Always looking, and sounding, a touch unhinged, the beetroot-coloured Barnaby Joyce, leader of the Australian Nationals and, for a time now, deputy prime minister, has made a splash. With the federal elections being held on May 18, he does not have much time to commit mischief and befuddle the political vultures. But the National Press Club gave him a chance to make some trouble, a task accomplished with some success.
At stages during his address, it seemed that trouble had followed Joyce. There was sniffing and sniffling. Then a nosebleed, brief intermission and tissues. The Twitterati thought this ominous; political commentators searched for omens about previous pre-election mishaps. “I know you are going to get 1001 photos of me with a Kleenex up my nose, congratulations,” he chirped, on being handed a fresh tissue.
Of more interest, and some bafflement, was the speech itself, a filling of meaty prejudices and concerns about China, a fairly dismissive take on climate change, and a warning about the threat posed by a number of independent candidates that are knocking at the door of traditional conservative seats.
As far as Beijing is concerned, Joyce presents the classic Australian paradox: a pathological suspicion of the Yellow Horde and its strategic interests, but a delight at the voracious appetite they show for Australian commodities. In recent years, Australia’s skewed and distorted pattern of wealth has developed on the back of that particular interest. The same can also be said about the China student market and witless Australian universities lazily disposed to easy cash.
The role played by China in aiding Australian wealth did feature, if only to enable Joyce to speculate wildly as to who would replace it as top customer in the importing of iron ore exports. This proved particularly pertinent on the issue of how Australian commodities were essentially going into Chinese war-making capabilities.
In his answer, Joyce recalled “talking to one of the large miners” and saying that “we have a big new customer.” That customer: Germany. “Germany is a big new customer. And I imagine Germany is using the iron ore for a whole range of things and of course, one the other Germany is redoing, rearming.” When “rearming” and “Germany” are used, however disjointedly, in a sentence, ghosts of wars past stir nervously.
Not, it would seem, now. A Teutonic replacement would be welcome in the face of Beijing’s regional ambitions. Chinese military expansion, Joyce stated unequivocally, was “without a shadow of a doubt” the most important issue facing Australians.
Inventively, and with a flourish, he took the view that China’s conduct in seeking security ties with countries such as the Solomon Islands was simple: the encirclement of Australia. “It is quite obvious through their desire to have military bases that they are starting a process of encircling Australia and that there is a wish, at the very least, to intimidate, or worse, to supplicate Australia.”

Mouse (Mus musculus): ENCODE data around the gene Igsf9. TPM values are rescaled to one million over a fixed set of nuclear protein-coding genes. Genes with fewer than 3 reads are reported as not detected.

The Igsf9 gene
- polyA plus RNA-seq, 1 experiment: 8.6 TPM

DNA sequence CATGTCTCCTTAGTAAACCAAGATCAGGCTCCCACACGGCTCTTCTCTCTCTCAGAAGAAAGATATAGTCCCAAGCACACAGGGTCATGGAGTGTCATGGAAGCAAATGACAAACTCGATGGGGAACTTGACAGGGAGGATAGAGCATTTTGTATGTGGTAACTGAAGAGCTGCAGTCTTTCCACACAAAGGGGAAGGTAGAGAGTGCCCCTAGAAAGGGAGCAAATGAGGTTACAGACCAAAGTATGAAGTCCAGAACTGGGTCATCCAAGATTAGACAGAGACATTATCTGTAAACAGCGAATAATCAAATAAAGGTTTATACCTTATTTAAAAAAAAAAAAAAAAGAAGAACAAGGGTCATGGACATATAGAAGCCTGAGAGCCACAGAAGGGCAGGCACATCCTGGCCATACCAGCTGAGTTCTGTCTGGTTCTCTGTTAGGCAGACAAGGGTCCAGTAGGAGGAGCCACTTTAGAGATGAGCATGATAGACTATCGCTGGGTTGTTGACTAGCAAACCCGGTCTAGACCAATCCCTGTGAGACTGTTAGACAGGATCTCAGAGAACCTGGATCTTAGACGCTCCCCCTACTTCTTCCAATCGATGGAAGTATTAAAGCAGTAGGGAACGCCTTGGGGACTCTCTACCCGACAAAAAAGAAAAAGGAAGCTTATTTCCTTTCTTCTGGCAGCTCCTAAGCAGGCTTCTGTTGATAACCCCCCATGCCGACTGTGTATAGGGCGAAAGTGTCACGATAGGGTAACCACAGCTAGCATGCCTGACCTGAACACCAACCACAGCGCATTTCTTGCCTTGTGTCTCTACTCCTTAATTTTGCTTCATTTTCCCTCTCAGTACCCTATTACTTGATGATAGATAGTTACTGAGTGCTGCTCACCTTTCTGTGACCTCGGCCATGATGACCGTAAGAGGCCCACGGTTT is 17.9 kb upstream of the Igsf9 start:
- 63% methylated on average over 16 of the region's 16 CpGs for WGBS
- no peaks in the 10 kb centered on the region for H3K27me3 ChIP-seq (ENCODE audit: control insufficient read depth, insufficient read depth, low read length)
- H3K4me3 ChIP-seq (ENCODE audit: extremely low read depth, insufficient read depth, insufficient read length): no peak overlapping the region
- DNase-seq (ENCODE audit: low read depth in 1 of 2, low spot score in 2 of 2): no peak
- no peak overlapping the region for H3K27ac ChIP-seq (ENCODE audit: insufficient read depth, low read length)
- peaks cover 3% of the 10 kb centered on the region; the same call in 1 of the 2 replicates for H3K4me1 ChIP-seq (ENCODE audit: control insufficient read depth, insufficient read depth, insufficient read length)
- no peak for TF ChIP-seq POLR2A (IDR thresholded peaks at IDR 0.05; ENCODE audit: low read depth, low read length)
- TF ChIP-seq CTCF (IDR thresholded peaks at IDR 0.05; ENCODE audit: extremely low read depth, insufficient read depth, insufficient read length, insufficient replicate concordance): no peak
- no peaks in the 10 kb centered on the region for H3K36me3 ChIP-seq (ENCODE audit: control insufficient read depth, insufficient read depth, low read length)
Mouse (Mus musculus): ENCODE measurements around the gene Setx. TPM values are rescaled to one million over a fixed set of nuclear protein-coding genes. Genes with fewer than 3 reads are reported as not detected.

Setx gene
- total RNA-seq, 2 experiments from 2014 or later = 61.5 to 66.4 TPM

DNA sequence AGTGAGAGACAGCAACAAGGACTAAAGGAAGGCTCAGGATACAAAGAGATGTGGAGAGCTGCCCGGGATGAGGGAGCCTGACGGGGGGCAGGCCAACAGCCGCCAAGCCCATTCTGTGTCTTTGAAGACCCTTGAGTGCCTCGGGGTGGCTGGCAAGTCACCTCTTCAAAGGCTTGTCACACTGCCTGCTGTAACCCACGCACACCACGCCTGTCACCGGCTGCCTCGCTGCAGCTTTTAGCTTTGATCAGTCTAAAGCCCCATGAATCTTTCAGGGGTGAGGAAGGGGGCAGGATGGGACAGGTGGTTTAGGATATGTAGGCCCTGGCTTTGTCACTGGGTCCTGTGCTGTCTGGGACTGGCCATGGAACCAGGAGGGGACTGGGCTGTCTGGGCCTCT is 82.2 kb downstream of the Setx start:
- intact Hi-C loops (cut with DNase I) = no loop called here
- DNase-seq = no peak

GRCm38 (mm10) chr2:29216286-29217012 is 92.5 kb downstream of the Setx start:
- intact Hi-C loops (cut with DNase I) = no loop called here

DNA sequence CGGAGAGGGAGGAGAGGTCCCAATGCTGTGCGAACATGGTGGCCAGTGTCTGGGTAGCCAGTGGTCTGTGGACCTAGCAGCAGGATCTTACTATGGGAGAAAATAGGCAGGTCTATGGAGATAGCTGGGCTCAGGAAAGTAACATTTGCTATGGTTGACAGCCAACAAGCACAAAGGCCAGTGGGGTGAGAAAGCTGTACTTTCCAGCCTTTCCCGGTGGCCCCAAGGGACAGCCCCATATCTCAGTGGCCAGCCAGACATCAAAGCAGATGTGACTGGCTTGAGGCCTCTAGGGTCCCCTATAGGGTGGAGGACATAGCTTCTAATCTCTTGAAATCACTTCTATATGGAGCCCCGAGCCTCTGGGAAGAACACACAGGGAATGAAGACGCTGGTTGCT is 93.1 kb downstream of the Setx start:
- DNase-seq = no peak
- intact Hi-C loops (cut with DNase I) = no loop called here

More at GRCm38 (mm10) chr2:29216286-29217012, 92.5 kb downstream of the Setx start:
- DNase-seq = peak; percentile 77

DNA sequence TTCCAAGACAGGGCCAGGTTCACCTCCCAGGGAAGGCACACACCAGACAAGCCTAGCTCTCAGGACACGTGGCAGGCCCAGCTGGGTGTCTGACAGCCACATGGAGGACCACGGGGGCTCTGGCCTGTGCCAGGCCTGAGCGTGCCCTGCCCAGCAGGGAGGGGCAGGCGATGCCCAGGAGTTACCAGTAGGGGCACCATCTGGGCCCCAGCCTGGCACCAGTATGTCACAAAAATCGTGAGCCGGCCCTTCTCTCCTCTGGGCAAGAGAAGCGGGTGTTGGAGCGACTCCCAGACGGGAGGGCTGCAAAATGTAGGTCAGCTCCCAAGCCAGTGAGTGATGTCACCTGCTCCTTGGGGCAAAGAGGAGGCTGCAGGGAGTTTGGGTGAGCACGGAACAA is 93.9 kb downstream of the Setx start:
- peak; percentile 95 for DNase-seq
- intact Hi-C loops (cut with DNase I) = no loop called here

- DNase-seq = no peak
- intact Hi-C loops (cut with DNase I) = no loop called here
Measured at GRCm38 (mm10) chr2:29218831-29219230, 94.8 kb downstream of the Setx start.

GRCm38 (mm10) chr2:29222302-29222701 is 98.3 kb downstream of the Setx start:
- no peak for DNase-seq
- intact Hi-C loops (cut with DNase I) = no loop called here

Joyce has never quite had the mind or sense to understand the historical basis of China’s own concern of encirclement, a psychic disturbance very much aided by the United States and the recent AUKUS security pact. The same can be said about his understanding of independent candidates, whom he rubbishes as being incapable of understanding national security.
Such novel, absurd and dangerous interpretations on the wishes of a power can become, at a moment’s notice, the bricks and mortar for conflict. “The thing that China will respect is strength. That’s why I say we have to become as strong as possible as quickly as possible. And respecting strength means you have to be strong across all facets of what you do.”
Giving the impression of being far-eyed and sagacious, Barnaby spoke of his role in preventing previous efforts by Chinese entities to acquire Australian assets and muscle in on domestic matters. “I refer to my successful endeavours to stop a Chinese state-owned enterprise takeover of Rio Tinto, our largest iron ore exporter, back as far as 2009.” He then boasted of his support for “changes in foreign investment laws which the Labor Party opposed.”
When asked about the touchy issue of climate change and disagreement within his own party and his Liberal coalition partners, he was unperturbed. Metropolitan, ecology-minded types, despite being threatened by the so-called “teal independents”, would not have their way on the issue of preventing coal projects. “Because what we are doing is … we have got to make sure our nation earns as much money as possible. We can’t do that if we shut down coal exports.” What vision, what clarity.
What about the issue of the Coalition’s “safeguard mechanism” in responding to climate change? In a sense, this looks suspiciously like a version of the demonised carbon tax, an idea considered pestilential in pro-fossil fuel circles. The mechanism requires polluting companies to purchase carbon credits or, in lieu of that, reduce emissions. “It’s like the ceiling on this,” the cryptic Barnaby intoned. “It’s out of the way but it stops you going through the roof. They [Labor] are going to bring the ceiling down to about head level for tall people. And about 215 [companies] are going to start belting their heads on the fans and the lights and being fatally attacked based on that.”
In all the hyperbolic, and at points inscrutable venting, Joyce struggled with the correct pronunciation of Labor opposition leader Anthony Albanese, the man vying to be the next Prime Minister. Several attempts were made, none quite hitting the mark. Labor will be hoping that such misfiring will translate into electoral returns. Given Joyce’s previous successes, this will prove a tall order, notably in regional Australia.